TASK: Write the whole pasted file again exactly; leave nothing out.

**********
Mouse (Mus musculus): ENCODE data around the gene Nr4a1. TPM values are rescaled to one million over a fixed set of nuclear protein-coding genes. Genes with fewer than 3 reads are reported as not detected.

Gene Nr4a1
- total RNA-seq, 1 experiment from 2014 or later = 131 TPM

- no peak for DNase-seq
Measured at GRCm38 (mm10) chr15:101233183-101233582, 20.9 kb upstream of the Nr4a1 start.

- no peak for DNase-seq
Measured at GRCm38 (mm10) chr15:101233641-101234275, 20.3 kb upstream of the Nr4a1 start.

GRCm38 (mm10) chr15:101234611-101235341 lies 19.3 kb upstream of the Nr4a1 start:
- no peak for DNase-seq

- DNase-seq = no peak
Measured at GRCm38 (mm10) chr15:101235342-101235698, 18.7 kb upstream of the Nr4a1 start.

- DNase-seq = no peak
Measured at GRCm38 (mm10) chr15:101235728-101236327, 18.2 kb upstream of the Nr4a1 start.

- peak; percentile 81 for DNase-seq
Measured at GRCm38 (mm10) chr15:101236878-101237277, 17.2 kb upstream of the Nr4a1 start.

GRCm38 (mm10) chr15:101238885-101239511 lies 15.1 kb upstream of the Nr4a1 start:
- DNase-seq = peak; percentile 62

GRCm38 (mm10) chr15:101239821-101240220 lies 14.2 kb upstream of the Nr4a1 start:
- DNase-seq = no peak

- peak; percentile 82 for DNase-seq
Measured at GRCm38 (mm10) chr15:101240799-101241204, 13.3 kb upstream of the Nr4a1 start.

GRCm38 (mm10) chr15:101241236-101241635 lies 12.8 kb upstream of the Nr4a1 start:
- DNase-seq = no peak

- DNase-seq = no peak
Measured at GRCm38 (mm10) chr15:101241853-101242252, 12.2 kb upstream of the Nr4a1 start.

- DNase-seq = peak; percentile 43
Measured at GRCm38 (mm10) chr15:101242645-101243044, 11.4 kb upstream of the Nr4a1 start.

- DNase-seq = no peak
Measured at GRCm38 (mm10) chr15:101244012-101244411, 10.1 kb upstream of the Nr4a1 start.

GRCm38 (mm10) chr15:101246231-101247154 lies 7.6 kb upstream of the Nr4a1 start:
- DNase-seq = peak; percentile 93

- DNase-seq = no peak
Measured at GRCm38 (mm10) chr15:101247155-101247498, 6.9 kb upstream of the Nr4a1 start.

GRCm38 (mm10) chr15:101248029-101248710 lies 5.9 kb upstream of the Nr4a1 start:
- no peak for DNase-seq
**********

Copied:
Mouse (Mus musculus): ENCODE data around the gene Nr4a1. TPM values are rescaled to one million over a fixed set of nuclear protein-coding genes. Genes with fewer than 3 reads are reported as not detected.

Gene Nr4a1
- total RNA-seq, 1 experiment from 2014 or later = 131 TPM

- no peak for DNase-seq
Measured at GRCm38 (mm10) chr15:101233183-101233582, 20.9 kb upstream of the Nr4a1 start.

- no peak for DNase-seq
Measured at GRCm38 (mm10) chr15:101233641-101234275, 20.3 kb upstream of the Nr4a1 start.

GRCm38 (mm10) chr15:101234611-101235341 lies 19.3 kb upstream of the Nr4a1 start:
- no peak for DNase-seq

- DNase-seq = no peak
Measured at GRCm38 (mm10) chr15:101235342-101235698, 18.7 kb upstream of the Nr4a1 start.

- DNase-seq = no peak
Measured at GRCm38 (mm10) chr15:101235728-101236327, 18.2 kb upstream of the Nr4a1 start.

- peak; percentile 81 for DNase-seq
Measured at GRCm38 (mm10) chr15:101236878-101237277, 17.2 kb upstream of the Nr4a1 start.

GRCm38 (mm10) chr15:101238885-101239511 lies 15.1 kb upstream of the Nr4a1 start:
- DNase-seq = peak; percentile 62

GRCm38 (mm10) chr15:101239821-101240220 lies 14.2 kb upstream of the Nr4a1 start:
- DNase-seq = no peak

- peak; percentile 82 for DNase-seq
Measured at GRCm38 (mm10) chr15:101240799-101241204, 13.3 kb upstream of the Nr4a1 start.

GRCm38 (mm10) chr15:101241236-101241635 lies 12.8 kb upstream of the Nr4a1 start:
- DNase-seq = no peak

- DNase-seq = no peak
Measured at GRCm38 (mm10) chr15:101241853-101242252, 12.2 kb upstream of the Nr4a1 start.

- DNase-seq = peak; percentile 43
Measured at GRCm38 (mm10) chr15:101242645-101243044, 11.4 kb upstream of the Nr4a1 start.

- DNase-seq = no peak
Measured at GRCm38 (mm10) chr15:101244012-101244411, 10.1 kb upstream of the Nr4a1 start.

GRCm38 (mm10) chr15:101246231-101247154 lies 7.6 kb upstream of the Nr4a1 start:
- DNase-seq = peak; percentile 93

- DNase-seq = no peak
Measured at GRCm38 (mm10) chr15:101247155-101247498, 6.9 kb upstream of the Nr4a1 start.

GRCm38 (mm10) chr15:101248029-101248710 lies 5.9 kb upstream of the Nr4a1 start:
- no peak for DNase-seq